FDA Approves Landmark Cancer Therapy; Wilmot Positioned Among First to Offer It
Friday, October 20, 2017
UR Medicine’s Wilmot Cancer Institute will be among the first sites in the world to offer CAR T-cell therapy —a new type of immunotherapy—to adults with aggressive lymphoma. The engineered gene therapy has been described as a revolutionary “living drug” and one of the most powerful cancer treatments to emerge in recent years.
The U.S. Food and Drug Administration this week approved Kite Pharma’s therapy, called Yescarta. It works by boosting a patient’s immune system to seek and kill the cancer cells involved in diffuse large B-cell lymphoma, a type of blood cancer for which there is no cure.
Wilmot is expected to be the only cancer center in upstate New York and between Michigan and Boston, to provide Yescarta therapy.
CAR T-cells being administered at Wilmot
“This is potentially transformative therapy for a subset of patients with relapsed, aggressive lymphomas who have few other options,” said Wilmot Director Jonathan Friedberg, M.D., M.M.Sc., and a lymphoma expert. “Wilmot was the only center in New York state outside of New York City to participate in the clinical trials for this new treatment and has the experience to administer CAR T-cells. We’re excited to now launch the region’s first CAR T-cell program for lymphoma, and expect to serve patients from New York, Pennsylvania, Ohio, Canada, and beyond.”
Ongoing training and qualification to administer the FDA-approved therapy is expected to be completed later this fall and the new treatment could be available at Wilmot in the coming weeks, Friedberg added.
CAR T-cell treatment, which was originally developed at the National Cancer Institute, involves extracting millions of a patient’s own T cells, a type of white blood cell that usually fights infection. The cells are then flown to Kite’s manufacturing center near Los Angeles.
There, scientists use bioengineering techniques to reprogram the immune cells to attack a protein called CD19 that sits on the surface of diffuse large B-cell lymphoma cells. That process takes about 17 days. The patient receives special chemotherapy. Then, the CAR T-cells are flown back to the treating hospital and infused into the patient through an intravenous catheter, which takes less than 30 minutes.
For the next several days, the patient’s immune system goes into overdrive while a team of doctors and nurses manage the severe and sometimes life-threatening side effects from inflammation. Later, doctors conduct imaging tests to find out if the CAR T-cell therapy wiped out the cancer.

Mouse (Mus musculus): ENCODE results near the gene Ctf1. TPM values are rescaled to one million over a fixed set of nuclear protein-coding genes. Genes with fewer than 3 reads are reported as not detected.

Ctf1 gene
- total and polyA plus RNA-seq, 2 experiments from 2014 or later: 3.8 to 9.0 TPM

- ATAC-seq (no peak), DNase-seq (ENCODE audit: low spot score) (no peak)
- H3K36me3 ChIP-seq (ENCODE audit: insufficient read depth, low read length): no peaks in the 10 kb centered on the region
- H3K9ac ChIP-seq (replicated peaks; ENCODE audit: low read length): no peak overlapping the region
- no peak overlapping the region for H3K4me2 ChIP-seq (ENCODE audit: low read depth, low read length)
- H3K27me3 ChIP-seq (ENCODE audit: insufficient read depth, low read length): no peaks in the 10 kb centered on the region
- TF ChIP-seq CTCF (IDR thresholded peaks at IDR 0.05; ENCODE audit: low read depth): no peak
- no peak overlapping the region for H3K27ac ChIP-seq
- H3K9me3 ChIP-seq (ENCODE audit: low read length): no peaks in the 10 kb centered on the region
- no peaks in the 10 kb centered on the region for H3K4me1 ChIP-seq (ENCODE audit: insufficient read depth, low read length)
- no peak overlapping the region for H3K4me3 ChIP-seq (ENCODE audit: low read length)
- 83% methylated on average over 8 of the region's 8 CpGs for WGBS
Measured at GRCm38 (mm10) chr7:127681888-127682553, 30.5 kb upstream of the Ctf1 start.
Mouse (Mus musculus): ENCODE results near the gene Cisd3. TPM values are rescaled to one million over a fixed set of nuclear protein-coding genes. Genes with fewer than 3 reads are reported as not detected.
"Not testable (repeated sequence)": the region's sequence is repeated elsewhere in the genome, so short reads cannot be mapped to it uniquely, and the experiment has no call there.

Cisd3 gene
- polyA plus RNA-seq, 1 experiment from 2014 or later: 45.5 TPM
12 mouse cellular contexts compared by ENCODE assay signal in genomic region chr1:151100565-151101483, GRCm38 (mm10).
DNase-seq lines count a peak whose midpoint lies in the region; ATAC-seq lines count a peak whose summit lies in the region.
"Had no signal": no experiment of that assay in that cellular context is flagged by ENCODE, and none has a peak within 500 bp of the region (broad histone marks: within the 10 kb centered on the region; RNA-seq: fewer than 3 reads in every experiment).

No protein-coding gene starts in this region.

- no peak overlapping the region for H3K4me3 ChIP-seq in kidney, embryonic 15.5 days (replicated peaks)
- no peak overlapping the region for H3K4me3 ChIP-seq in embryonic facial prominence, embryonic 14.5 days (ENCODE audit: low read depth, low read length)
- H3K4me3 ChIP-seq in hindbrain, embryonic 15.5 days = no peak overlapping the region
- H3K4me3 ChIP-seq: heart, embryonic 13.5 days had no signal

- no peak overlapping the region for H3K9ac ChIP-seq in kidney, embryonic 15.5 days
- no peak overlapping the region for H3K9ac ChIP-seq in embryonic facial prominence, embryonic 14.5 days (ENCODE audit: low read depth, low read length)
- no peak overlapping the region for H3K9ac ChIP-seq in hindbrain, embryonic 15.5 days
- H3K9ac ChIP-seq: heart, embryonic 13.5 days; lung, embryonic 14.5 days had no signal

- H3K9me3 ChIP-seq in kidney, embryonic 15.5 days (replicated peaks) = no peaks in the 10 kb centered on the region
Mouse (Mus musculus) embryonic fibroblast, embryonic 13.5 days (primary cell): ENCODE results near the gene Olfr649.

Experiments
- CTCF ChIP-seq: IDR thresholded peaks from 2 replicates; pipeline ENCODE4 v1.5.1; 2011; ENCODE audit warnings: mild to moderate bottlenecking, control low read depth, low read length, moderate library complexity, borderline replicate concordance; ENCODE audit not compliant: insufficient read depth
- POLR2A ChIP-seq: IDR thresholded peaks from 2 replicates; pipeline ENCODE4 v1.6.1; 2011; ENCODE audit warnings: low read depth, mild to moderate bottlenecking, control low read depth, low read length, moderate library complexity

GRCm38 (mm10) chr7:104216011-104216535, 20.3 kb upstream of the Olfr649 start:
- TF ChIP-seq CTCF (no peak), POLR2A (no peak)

In 2015-2016 when Kite began evaluating Yescarta in clinical trials, the company selected Wilmot as a partner based on Wilmot’s experience and status as one of the best lymphoma programs in the country. With FDA approval, Wilmot is again one of a small number of medical centers chosen early to administer the therapy.
The 2016 clinical study required specialized training for a large group of University of Rochester Medical Center oncologists, physicians and nurses, including the I.C.U. team, to give the treatment and support patients through the period of serious side effects and complications.
The study was restricted to diffuse large B-cell lymphoma patients who had exhausted other means of treatment and had a life expectancy of only a few months, but who were still healthy enough to receive CAR T-cells. Wilmot enrolled two people from upstate New York: One has been in remission for more than a year and remains healthy; the other achieved complete remission for nine month but later died after his cancer returned in a different form that was not recognized by the engineered T-cells.
Nationwide, more than 100 patients took part in the Kite study, which was highlighted last December by the American College of Hematology as high-impact research. Although three patients died, the results also showed promise: Approximately 80 percent responded to the CAR T-cell therapy in some way and more than 50 percent had a complete response, meaning their tumors disappeared—a statistic that’s “out of the ballpark” considering that these patients only had a few weeks or months to live, said Patrick M. Reagan, M.D., who, along with Friedberg, led the Wilmot study.
Reagan’s lymphoma clinic is being certified by Kite as the primary site for all patients eligible to receive Yescarta at Wilmot.
“We’re excited about the potential of this therapy,” Reagan said, “but we’re also mindful that it’s very new and that patient safety is our primary objective. We have the expertise and we plan to roll it out slowly and carefully.”
Lymphoma is the most common blood cancer in the U.S. but there are dozens of different types. It starts when lymph tissues and cells in the immune system become malignant. Diffuse large B-cell lymphoma is one type that occurs fairly often. About two-thirds of B-cell patients go into remission after standard chemotherapy and other treatments.
But in one-third of the patients, the cancer is resistant to chemotherapy or the patient suffers a relapse with aggressive disease. For people in these situations, little has been available until immunotherapy therapy was introduced.
Kite Pharma is working with insurers nationwide and regionally to determine cost and coverage for the treatment.
In addition to Kite’s version of engineered CAR T-cell therapy, other drug companies such as Novartis have been racing to develop similar versions of the treatment for different types of cancer. On Aug. 30, for example, the FDA approved a CAR T-cell therapy for pediatric acute lymphoblastic leukemia (ALL).
Wilmot continues to be involved in clinical research to apply CAR T-cell therapy to additional types of lymphoma and leukemia, multiple myeloma, and some solid tumors.
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